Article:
November 15, 2004
TIME meets with Taiwan's President Chen Shui-bian, who talks of cross-strait relations
By Michael Elliott
SMELL THE ROSES: Chen relaxes at Nanyuan farm near his birthplace in Tainan county, southern Taiwan
Of all the challenges in Asia with which President George W. Bush will have to deal, none is so vexing -- or so potentially catastrophic should it be handled badly-- as the relationship between China and Taiwan. Beijing sees Taiwan's President Chen Shui-bian, who was re-elected to a second four-year term in March, as a dangerous "splittist" who is determined to lead Taiwan to independence, something that China has made clear it will not tolerate. The U.S. is pledged to provide Taiwan with defensive weapons but has warned Chen against upsetting the status quo. Chen recently spoke with Time's Michael Elliott. Here are excerpts:
TIME: What sort of conversation would you like to have with Chinese President Hu Jintao? Chen: First of all, I would like to congratulate him on taking over full leadership in China. Of course, we hope that the new leadership would make new contributions to democracy in China, to peace across the Taiwan Strait and to regional stability. We understand that the Chinese Communist Party and its basic policy toward Taiwan will not undergo any changes in the short term, and we dare not have unrealistic expectations. We do hope, however, that Hu Jintao will come up with new thinking and new actions.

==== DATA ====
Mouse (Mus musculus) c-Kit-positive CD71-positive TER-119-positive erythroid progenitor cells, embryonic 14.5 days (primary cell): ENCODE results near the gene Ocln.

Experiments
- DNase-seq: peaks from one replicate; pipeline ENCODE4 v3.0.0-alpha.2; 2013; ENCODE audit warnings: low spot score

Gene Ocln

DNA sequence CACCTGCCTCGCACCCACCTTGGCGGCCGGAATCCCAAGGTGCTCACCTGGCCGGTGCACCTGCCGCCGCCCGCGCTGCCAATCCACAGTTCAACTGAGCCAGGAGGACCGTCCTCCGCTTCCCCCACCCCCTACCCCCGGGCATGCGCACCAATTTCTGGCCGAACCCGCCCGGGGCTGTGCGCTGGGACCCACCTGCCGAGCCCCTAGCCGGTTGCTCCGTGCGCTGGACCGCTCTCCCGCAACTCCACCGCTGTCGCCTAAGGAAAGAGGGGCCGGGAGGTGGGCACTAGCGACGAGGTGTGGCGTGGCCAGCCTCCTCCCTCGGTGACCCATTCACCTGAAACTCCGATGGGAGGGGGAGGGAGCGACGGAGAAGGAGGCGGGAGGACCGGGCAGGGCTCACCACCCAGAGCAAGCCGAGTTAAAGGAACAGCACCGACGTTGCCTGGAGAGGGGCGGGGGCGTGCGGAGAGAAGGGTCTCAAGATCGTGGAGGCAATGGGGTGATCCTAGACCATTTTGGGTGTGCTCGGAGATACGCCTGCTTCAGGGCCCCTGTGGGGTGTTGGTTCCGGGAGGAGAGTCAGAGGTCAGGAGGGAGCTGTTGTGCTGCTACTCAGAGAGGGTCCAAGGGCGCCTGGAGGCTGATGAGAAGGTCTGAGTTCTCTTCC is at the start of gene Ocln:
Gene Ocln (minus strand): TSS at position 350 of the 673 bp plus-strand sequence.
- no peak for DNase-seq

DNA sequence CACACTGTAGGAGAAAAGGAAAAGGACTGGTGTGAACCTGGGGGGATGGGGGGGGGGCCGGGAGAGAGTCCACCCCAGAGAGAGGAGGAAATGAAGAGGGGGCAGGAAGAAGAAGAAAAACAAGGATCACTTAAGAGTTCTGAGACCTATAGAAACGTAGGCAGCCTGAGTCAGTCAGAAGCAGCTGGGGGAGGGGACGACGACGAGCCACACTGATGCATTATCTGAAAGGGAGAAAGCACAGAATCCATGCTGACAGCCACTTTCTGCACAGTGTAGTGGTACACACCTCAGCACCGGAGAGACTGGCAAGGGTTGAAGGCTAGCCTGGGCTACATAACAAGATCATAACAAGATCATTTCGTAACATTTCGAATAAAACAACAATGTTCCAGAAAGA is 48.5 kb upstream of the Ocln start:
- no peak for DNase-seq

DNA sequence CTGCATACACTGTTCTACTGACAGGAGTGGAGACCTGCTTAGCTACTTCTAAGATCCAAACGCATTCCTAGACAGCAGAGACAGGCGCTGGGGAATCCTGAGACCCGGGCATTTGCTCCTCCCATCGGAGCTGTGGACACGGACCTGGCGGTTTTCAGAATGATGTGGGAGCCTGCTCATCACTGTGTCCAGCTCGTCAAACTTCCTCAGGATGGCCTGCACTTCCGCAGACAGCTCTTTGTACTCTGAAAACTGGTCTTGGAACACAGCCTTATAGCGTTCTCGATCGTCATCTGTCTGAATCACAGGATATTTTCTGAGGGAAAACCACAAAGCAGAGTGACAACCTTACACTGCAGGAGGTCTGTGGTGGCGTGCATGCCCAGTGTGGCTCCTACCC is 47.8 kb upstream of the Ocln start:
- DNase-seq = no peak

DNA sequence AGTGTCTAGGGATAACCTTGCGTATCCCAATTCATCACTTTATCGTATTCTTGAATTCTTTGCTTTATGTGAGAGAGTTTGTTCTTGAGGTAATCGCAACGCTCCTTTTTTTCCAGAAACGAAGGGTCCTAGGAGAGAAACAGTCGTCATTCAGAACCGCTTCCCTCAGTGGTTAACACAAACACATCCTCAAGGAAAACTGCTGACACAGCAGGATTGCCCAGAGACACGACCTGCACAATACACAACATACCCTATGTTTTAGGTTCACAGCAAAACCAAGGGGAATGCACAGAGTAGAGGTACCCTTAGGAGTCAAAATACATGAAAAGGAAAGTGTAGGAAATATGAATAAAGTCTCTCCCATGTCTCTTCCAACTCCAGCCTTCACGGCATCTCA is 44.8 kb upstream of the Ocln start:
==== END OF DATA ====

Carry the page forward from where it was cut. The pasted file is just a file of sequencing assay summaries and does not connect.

TIME: What are your concrete proposals for reducing tensions across the Strait? Chen: From my inaugural speech of May 2000 through my National Day address [on Oct. 10], I think we have extended more than 30 olive branches. We will take whatever actions are needed to improve cross-strait relations and to ensure permanent peace across the strait. Even though the other side of the strait has never responded with goodwill over four-plus years, we are not giving up.
TIME: Beijing's reaction to your olive branches has not been very encouraging. Chen: The U.S. government has told me in private that they welcome my National Day speech and they think of it as very constructive and creative. At the same time, the U.S. government told me how China would react to my olive branches. They asked me to be patient. There is still an opportunity there.
TIME: Is Taiwan an independent, sovereign country? Chen: If Taiwan were not an independent country, it would not hold direct presidential elections. Taiwan is an independent sovereign country and a country in which freedom, democracy, human rights and peace are upheld and respected.